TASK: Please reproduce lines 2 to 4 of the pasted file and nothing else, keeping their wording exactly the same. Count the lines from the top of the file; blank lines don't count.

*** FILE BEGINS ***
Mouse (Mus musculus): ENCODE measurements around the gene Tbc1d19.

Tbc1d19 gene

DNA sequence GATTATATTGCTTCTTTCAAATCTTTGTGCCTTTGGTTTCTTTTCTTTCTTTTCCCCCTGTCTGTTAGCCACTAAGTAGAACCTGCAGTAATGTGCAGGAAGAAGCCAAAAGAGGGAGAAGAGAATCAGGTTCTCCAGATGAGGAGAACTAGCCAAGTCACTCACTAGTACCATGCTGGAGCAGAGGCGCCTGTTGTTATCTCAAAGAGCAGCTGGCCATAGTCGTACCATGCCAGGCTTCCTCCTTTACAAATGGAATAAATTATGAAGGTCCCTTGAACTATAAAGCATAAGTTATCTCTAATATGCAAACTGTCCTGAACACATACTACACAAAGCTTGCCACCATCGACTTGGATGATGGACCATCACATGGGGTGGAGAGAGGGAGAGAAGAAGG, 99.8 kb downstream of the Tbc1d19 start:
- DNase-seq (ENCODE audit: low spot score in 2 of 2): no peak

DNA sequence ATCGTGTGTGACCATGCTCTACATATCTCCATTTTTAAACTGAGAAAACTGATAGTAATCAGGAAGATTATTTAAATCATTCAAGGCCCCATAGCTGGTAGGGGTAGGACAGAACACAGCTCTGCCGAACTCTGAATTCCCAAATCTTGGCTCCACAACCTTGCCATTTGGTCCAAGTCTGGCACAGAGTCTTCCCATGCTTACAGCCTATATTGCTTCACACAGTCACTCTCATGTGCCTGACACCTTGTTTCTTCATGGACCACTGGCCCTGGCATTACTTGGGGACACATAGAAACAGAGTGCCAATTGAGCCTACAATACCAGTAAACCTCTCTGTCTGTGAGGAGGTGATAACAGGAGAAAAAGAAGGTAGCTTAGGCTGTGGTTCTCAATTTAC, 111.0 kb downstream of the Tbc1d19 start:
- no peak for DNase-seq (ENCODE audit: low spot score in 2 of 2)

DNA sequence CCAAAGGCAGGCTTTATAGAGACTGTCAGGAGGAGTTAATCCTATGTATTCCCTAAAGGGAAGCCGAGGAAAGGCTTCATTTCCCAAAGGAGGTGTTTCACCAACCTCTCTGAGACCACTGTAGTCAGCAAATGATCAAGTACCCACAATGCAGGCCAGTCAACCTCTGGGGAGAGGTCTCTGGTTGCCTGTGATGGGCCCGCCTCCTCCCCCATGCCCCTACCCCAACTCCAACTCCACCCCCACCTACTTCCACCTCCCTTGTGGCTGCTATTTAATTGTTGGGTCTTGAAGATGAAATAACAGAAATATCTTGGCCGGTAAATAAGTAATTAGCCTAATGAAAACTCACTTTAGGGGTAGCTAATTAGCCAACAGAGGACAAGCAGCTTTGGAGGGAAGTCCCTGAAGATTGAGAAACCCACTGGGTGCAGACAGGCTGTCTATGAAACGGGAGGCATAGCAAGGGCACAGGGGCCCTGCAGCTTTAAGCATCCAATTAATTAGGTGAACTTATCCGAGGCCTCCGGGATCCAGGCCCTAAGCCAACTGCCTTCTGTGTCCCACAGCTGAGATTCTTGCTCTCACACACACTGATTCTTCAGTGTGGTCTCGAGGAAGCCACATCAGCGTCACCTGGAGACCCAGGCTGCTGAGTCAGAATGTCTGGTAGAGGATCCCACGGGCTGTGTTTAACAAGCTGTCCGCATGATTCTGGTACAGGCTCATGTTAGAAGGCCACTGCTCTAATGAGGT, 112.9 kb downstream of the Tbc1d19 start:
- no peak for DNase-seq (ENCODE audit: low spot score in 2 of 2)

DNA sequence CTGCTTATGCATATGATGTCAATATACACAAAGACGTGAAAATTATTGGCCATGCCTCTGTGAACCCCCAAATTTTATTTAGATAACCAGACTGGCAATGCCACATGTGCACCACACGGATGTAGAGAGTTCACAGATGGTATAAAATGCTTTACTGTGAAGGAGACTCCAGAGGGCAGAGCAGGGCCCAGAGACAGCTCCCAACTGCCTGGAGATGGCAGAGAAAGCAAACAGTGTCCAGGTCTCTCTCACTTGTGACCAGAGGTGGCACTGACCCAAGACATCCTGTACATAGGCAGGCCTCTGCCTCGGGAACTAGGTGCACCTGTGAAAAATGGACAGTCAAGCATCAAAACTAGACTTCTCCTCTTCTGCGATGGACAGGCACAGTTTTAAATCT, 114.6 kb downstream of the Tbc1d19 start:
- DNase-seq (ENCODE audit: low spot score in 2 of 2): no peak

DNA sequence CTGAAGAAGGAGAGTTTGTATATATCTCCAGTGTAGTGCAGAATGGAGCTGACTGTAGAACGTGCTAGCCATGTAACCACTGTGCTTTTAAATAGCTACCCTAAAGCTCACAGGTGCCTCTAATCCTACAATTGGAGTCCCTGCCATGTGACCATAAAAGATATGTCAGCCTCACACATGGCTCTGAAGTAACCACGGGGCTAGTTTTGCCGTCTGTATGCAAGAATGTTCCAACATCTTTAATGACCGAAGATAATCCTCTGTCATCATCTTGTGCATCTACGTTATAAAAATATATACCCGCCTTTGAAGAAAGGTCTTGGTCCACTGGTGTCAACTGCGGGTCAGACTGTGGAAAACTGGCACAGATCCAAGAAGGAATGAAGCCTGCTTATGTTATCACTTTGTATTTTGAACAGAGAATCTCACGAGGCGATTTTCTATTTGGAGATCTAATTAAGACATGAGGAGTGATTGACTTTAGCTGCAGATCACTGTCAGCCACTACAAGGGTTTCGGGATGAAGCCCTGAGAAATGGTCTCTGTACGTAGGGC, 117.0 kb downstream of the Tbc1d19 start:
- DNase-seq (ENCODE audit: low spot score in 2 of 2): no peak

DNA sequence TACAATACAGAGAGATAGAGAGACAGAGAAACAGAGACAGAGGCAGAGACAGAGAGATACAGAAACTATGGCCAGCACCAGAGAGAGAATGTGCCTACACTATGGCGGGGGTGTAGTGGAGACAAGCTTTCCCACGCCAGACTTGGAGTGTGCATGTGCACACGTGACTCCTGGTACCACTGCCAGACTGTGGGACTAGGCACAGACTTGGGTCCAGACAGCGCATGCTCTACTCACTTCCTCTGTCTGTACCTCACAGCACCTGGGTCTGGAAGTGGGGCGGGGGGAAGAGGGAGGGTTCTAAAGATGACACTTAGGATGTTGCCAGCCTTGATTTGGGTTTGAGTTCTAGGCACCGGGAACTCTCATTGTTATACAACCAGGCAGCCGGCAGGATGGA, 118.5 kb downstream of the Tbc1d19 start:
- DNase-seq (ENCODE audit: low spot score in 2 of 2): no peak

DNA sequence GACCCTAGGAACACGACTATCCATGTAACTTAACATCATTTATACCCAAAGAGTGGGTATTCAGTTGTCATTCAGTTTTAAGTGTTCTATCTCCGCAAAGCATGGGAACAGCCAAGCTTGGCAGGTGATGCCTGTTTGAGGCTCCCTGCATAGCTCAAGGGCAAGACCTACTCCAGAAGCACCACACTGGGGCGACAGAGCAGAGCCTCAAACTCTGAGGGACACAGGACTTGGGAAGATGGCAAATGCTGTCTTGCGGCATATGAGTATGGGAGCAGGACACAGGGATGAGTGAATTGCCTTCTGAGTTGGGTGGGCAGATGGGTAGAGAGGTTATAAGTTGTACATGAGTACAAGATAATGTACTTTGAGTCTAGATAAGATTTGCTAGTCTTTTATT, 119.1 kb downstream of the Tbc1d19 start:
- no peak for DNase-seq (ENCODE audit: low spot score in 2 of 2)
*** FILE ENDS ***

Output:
Tbc1d19 gene

DNA sequence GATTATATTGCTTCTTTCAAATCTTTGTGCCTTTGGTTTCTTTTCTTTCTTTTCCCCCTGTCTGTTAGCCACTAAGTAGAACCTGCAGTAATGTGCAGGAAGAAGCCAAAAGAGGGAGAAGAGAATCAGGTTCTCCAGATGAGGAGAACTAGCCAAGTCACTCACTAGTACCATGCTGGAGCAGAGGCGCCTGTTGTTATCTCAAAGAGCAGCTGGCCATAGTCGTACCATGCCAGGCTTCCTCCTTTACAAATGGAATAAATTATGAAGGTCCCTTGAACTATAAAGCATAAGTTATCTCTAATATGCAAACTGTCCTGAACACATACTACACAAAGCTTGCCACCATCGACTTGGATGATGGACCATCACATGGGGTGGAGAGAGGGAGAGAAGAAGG, 99.8 kb downstream of the Tbc1d19 start:
- DNase-seq (ENCODE audit: low spot score in 2 of 2): no peak